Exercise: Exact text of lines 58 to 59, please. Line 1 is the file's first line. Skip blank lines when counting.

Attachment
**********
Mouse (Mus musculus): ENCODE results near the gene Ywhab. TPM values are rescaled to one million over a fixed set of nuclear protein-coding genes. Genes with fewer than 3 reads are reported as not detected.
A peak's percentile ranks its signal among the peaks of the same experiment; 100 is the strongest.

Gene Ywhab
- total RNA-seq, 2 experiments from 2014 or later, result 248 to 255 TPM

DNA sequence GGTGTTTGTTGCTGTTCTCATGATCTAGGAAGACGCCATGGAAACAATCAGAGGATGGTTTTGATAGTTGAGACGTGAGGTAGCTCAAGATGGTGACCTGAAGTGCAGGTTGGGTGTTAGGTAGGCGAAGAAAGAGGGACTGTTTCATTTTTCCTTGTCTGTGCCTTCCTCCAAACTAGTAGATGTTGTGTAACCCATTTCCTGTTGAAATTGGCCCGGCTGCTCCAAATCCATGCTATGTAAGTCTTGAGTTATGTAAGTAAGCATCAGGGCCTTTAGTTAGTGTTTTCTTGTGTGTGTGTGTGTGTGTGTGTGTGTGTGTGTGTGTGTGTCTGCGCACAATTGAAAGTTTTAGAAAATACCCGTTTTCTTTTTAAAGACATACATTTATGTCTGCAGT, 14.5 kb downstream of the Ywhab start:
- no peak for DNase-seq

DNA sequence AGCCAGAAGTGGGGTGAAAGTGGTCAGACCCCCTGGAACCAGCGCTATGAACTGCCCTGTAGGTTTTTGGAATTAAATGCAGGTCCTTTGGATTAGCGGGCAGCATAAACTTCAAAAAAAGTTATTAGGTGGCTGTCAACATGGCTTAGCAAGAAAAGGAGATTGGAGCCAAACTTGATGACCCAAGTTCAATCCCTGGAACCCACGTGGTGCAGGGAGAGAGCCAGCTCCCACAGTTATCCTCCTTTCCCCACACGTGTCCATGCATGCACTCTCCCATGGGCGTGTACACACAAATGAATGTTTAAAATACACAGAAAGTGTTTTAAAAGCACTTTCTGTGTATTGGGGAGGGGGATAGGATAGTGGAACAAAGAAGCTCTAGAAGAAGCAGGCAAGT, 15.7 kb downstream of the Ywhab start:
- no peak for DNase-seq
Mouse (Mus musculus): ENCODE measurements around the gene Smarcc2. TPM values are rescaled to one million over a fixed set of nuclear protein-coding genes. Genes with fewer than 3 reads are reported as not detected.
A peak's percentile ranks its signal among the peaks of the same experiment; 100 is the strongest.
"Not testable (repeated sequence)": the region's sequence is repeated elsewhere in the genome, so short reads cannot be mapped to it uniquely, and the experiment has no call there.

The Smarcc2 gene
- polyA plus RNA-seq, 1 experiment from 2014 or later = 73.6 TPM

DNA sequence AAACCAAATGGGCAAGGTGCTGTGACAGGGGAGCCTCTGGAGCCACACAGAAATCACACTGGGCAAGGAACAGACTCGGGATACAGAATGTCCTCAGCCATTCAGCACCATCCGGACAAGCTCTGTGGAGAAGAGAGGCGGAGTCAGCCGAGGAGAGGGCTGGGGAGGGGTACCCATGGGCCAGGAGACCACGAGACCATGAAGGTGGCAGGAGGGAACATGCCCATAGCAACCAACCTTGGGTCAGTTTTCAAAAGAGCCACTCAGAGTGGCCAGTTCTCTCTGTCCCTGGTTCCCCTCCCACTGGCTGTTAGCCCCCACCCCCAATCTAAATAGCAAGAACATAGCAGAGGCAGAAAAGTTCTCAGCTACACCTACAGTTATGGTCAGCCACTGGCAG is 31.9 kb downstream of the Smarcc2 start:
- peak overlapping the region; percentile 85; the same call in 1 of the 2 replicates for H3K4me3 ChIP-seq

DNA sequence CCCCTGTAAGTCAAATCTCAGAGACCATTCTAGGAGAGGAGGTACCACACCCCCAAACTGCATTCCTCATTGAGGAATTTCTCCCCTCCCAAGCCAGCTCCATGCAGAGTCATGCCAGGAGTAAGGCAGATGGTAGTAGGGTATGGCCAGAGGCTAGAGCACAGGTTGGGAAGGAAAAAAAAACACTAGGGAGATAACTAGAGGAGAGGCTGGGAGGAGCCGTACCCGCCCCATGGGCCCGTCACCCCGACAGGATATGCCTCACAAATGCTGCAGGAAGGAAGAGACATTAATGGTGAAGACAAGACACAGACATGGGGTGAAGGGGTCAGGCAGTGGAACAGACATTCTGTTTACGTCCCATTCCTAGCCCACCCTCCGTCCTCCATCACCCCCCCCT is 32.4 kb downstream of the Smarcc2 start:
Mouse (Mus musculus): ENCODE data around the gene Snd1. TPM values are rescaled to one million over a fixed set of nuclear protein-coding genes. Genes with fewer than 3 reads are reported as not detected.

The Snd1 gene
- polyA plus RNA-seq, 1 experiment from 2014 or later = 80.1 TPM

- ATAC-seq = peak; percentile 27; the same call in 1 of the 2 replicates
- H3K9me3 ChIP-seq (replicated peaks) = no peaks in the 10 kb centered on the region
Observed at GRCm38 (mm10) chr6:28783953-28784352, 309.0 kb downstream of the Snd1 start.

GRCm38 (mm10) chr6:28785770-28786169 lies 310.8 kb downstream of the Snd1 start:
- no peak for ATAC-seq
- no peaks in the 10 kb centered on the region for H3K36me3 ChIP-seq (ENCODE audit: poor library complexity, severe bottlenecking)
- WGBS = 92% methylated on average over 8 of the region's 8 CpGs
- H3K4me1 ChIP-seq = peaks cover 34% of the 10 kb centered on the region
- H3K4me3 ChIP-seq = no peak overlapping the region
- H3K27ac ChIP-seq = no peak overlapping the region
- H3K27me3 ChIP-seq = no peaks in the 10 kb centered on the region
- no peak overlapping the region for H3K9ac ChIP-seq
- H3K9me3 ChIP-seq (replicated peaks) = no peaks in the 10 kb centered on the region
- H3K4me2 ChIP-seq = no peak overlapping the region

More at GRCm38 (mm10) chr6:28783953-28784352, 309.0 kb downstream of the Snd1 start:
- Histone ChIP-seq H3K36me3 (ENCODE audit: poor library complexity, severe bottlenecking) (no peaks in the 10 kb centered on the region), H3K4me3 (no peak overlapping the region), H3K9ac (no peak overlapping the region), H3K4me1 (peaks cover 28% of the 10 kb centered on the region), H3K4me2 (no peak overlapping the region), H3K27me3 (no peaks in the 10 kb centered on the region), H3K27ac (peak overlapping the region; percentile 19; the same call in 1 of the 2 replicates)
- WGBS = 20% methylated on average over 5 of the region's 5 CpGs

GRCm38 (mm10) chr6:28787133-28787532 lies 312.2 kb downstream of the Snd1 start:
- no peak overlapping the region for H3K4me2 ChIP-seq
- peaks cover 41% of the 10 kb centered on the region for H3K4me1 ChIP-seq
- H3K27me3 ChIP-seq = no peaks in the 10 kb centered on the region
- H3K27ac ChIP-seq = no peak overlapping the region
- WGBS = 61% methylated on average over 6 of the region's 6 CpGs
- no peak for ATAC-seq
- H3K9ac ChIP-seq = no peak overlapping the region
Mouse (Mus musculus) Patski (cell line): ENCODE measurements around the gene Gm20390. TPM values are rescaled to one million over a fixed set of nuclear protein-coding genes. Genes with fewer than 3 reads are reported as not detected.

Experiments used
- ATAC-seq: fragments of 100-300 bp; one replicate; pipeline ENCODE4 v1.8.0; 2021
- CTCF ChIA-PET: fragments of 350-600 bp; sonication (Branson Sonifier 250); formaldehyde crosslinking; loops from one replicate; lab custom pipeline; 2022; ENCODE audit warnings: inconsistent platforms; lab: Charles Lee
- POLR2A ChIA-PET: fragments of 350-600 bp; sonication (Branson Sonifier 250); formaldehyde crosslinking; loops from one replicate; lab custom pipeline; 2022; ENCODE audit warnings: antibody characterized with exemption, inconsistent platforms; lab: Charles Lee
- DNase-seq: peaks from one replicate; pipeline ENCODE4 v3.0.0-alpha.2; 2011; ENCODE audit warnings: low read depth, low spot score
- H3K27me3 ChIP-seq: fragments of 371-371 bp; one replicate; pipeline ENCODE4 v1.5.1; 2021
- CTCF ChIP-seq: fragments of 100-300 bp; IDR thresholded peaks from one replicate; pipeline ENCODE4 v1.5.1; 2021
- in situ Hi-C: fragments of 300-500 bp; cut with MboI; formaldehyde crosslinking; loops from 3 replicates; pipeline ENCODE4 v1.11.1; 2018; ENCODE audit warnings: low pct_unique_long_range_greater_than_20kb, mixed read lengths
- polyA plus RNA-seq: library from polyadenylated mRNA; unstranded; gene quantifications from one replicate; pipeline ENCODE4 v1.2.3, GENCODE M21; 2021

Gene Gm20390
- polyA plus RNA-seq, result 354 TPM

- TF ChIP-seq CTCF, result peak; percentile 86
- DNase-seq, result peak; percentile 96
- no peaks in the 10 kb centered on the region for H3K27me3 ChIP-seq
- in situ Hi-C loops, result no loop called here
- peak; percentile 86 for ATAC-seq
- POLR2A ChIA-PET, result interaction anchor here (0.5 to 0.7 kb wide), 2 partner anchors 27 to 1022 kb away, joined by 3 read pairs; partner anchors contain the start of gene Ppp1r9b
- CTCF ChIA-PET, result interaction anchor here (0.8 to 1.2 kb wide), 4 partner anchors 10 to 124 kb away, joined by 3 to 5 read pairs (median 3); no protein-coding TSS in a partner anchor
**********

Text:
- DNase-seq, result peak; percentile 96
- no peaks in the 10 kb centered on the region for H3K27me3 ChIP-seq